Articles Posted in Investment Fraud

This is Part 2 of an article we posted last week on former NBA-great, Tim Duncan, where we introduced the investing lessons that could be gleaned from Duncan’s relationship with his former financial adviser, Charles A. Banks, who was permanently barred from the securities industry and is now serving a four-year prison term after pleading guilty to wire fraud.

For background on this story, it is a good idea to read Part 1 of this series, where we revealed our first lesson, which was to be wary of the financial adviser who constantly brings you deals.  While this might create the impression that your adviser is knowledgeable and has the inside scoop, it is frequently a sign of an adviser who is exposing you to unnecessary risk and trying to earn commissions or undisclosed fees that will eat away at your principal.

A second lesson from this sad story is to recognize a common fraud tactic, which may seem innocent, but should set off alarm bells and have you looking for a new financial adviser.  This is when an adviser asks a customer to sign a blank form or just a signature page, as Banks did with Duncan.  The adviser will often justify the practice as a time-saver and present it to the customer as a convenience, such as dropping blank forms in the mail with affixed post-it-notes that simply point the investor where to sign.  This request often sounds benign or reasonable to an investor, but it is in fact illegal and happens more often than many people realize.  Though this practice may seem harmless, signing forms in the absence of one’s adviser deprives the investor of an in-person interaction to ask useful questions and to have the adviser explain all the investment risks and hidden fees that may be associated with the investment.

Last month we learned that Tim Duncan’s financial adviser was sentenced by a federal court to four years in prison for defrauding the NBA legend of $7.5 million.  Duncan earned over $220 million during his playing career, so he is by no means financially ruined, but there are some good lessons to learn about investing and placing too much trust in the person who manages your money.

Tim Duncan is an accomplished, 15-time NBA All-Star and future Hall of Famer.  He retired in July 2016 after playing nineteen seasons of professional basketball with the San Antonio Spurs.  In today’s age of free agency and mega-million-dollar commercial endorsements, it is a rarity for a player to play his entire career with a single franchise.  As one of the greatest to ever play the game, Duncan could have sought greener pastures and taken his talents to the highest bidder in any city of his choosing.  Instead, he was noted for having taken yearly pay cuts to stay in San Antonio to allow the Spurs to remain under the league salary cap while paying for talent at other positions.  Duncan was generally known for his loyalty and being the consummate teammate and role model for fans and younger players.  His loyalty on the court perhaps says a lot about how he conducted himself off the court, where he showed similar trust and loyalty to the people in his daily life, including his financial adviser.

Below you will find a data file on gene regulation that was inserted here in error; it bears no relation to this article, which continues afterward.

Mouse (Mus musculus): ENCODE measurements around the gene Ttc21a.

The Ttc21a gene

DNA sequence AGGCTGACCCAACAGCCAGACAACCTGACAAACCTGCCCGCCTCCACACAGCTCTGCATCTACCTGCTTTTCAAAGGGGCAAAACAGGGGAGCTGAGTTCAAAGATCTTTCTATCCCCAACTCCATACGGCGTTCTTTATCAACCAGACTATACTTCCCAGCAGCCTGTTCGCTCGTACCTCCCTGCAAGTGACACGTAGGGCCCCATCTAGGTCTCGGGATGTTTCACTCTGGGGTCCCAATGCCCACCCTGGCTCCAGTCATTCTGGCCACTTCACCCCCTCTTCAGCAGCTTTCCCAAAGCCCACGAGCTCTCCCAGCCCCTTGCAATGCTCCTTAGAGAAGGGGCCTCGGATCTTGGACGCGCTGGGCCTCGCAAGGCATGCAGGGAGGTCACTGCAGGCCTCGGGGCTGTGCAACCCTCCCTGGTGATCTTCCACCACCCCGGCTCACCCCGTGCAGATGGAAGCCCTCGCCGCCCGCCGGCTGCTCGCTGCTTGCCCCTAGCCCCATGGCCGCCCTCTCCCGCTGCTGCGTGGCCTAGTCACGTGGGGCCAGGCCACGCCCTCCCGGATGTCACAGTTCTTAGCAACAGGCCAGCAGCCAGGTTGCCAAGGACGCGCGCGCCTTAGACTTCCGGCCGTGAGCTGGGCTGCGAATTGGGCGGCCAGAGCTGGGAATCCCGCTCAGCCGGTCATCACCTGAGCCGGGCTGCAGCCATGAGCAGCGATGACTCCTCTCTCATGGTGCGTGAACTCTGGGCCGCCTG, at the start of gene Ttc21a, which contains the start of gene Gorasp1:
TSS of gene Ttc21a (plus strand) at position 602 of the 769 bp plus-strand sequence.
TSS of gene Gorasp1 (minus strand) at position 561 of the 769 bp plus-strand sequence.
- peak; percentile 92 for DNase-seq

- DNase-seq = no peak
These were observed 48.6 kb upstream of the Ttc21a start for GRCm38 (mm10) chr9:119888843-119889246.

Last month, Duncan’s financial adviser, Charles A. Banks, IV, made headlines when a federal court in Texas issued a judgment against Banks, convicting him of wire fraud, and sentencing him to 48 months in prison followed by three years of supervised release.  The court also ordered Banks to pay $7.5 million in restitution.

Financial exploitation of the elderly by a financial advisor can take many shapes and forms, and it is indeed possible to recover one’s financial losses from the broker or financial institution who carried out and supervised the misconduct.  Wrongdoing by a financial professional can be difficult to expose because it often arises out of relationships built on trust, and can go undetected for many years by the affected senior and family members.

Some types of broker misconduct are easier to identify than others.  Cases of outright fraud, for instance, could include the broker forging an elderly customer’s signature, falsely representing the worth or activity in an account, omitting the risks of a particular investment, recommending and selling unnecessary investment products (e.g., certain annuities), or trading excessively in a customer account solely to generate commissions (otherwise known as “churning”).  Regardless of motive or intent, an investor’s financial losses from the misconduct can be no less catastrophic.  If anything, this should point to the incidence rate of financial abuse amongst the elderly to be more prevalent than many people realize.  Indeed, research has shown that American senior citizens lose over $36 billion per year from financial exploitation.  That number is only expected to rise with increasing life expectancy and the expanding demographic of senior citizens within the United States.